The AARP Public Policy Institute recently released a paper on workplace discrimination against workers who have to care for an elderly relative. As the baby boomer generation continues to age, this will become an increasingly important issue.
While there are a patchwork of federal, state, and local laws that, in some circumstances, protect workers who have to care for an elderly relative, there is no federal law that expressly prohibits such discrimination. So, for instance, the federal Family and Medical Leave Act (FMLA) may protect an employee who must come into work a little late some days in order to care for an elderly parent but not all employees are eligible for FMLA leave. Similarly, as the U.S. Equal Employment Opportunity Commission has asserted, an employer may not discriminate against a female job applicant who has an older parent living with her because it assumes, since she is a woman, she will have to take time away from work to care for that parent. Proving that an employer made such an assumption, however, can be quite challenging.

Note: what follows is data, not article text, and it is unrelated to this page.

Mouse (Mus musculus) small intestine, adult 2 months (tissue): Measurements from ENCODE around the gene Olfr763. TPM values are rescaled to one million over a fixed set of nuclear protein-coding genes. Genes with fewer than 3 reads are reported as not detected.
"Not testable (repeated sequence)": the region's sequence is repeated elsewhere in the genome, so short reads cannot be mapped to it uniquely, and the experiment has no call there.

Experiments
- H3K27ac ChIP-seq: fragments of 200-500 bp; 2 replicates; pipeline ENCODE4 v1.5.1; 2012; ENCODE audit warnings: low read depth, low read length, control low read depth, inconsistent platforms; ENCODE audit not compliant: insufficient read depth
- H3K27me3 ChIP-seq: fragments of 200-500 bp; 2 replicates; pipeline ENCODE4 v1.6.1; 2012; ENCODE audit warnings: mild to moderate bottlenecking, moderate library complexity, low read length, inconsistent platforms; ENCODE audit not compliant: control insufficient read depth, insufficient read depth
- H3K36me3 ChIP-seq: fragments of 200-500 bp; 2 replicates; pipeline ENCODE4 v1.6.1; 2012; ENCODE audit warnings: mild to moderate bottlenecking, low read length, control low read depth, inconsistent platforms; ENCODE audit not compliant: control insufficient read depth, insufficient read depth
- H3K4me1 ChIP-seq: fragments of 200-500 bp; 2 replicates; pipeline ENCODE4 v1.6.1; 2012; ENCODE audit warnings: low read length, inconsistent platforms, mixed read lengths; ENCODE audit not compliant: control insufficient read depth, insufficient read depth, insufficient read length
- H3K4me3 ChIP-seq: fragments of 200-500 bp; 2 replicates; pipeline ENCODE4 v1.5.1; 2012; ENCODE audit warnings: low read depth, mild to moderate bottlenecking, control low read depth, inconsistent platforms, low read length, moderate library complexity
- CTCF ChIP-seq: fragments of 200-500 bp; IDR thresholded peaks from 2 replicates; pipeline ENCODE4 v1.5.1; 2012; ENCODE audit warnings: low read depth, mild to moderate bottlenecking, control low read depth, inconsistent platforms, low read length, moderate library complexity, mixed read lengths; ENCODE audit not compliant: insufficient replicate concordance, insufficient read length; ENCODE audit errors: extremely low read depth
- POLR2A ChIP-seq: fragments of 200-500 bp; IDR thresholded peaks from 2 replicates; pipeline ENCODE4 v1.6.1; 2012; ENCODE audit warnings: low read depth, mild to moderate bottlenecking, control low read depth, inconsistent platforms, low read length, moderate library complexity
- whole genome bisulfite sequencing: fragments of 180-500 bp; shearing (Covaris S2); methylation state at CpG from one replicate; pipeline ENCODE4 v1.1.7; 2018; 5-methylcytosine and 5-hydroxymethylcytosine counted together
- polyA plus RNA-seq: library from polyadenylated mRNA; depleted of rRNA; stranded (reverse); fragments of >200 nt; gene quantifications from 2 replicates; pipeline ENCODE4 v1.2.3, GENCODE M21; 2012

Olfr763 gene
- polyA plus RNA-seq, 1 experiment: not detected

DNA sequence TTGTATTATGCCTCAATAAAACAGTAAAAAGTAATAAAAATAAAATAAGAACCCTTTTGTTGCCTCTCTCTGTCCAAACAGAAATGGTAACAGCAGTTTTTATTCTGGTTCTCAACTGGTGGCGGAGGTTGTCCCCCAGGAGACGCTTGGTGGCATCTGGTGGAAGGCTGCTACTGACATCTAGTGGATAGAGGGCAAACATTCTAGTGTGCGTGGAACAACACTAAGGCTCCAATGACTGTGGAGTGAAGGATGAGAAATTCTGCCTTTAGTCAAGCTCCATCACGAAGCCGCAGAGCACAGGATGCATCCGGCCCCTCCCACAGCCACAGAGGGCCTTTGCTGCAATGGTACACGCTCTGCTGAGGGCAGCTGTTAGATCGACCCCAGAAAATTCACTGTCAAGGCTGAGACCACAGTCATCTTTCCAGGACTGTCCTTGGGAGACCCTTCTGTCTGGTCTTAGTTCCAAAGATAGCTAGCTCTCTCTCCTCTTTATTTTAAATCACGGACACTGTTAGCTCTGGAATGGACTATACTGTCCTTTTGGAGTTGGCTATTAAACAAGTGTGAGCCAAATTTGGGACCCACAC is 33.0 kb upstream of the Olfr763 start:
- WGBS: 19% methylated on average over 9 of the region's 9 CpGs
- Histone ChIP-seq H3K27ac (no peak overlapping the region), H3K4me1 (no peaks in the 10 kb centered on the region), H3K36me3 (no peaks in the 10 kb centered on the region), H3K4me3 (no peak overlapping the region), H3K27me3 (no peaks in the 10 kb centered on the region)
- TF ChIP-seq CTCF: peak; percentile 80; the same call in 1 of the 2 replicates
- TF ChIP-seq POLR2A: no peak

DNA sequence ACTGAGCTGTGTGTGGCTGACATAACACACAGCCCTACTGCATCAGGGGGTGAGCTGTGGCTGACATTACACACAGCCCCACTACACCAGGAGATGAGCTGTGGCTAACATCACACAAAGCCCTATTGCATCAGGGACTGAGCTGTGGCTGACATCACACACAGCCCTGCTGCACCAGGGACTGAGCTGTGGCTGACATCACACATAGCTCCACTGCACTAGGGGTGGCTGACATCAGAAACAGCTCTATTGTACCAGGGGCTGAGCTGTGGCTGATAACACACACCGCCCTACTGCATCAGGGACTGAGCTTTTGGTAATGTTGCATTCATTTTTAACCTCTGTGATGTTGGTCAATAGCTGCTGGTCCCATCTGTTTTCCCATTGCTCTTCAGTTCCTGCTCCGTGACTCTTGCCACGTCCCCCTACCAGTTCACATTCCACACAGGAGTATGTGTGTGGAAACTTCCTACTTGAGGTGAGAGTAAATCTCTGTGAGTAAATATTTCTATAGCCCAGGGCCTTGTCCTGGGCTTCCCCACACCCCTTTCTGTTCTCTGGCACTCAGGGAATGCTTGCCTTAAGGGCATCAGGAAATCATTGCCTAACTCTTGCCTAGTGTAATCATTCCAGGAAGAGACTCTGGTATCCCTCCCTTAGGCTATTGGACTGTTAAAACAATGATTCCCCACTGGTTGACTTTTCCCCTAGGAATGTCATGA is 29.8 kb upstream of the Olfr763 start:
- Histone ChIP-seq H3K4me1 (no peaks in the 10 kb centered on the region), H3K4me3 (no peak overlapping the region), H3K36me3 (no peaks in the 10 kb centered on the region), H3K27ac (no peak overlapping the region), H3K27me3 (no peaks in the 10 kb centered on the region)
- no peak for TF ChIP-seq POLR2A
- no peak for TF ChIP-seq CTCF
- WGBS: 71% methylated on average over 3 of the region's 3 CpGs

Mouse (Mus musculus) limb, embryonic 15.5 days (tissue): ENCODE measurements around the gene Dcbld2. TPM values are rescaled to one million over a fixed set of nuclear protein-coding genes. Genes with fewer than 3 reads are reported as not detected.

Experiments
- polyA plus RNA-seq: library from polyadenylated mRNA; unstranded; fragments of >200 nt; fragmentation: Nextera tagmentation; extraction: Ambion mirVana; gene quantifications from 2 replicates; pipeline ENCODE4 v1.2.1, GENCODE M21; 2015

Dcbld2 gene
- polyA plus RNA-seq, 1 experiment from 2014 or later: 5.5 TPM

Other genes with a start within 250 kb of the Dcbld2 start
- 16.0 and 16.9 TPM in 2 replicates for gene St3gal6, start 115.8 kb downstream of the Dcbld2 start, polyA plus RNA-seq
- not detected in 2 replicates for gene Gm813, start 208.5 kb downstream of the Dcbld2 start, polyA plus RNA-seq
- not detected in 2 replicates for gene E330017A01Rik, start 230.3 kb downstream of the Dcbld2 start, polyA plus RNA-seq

The AARP Public Policy Institute’s paper advocates for new laws that would expressly protect employees from discrimination based on their family care giving responsibilities. These new laws would require employers to treat employees with family care giving responsibilities no less favorably than employees without family care giving responsibilities. To illustrate, the paper explains that under such a law “an employer who readily allows students’ work schedules to be shaped around their class schedules could not refuse to show similar flexibility for an employee caring for an older adult.”
If your employer is requiring you to choose between your job and your responsibility to care for an elderly relative, you should contact an experienced employment lawyer to discuss what your legal rights may be.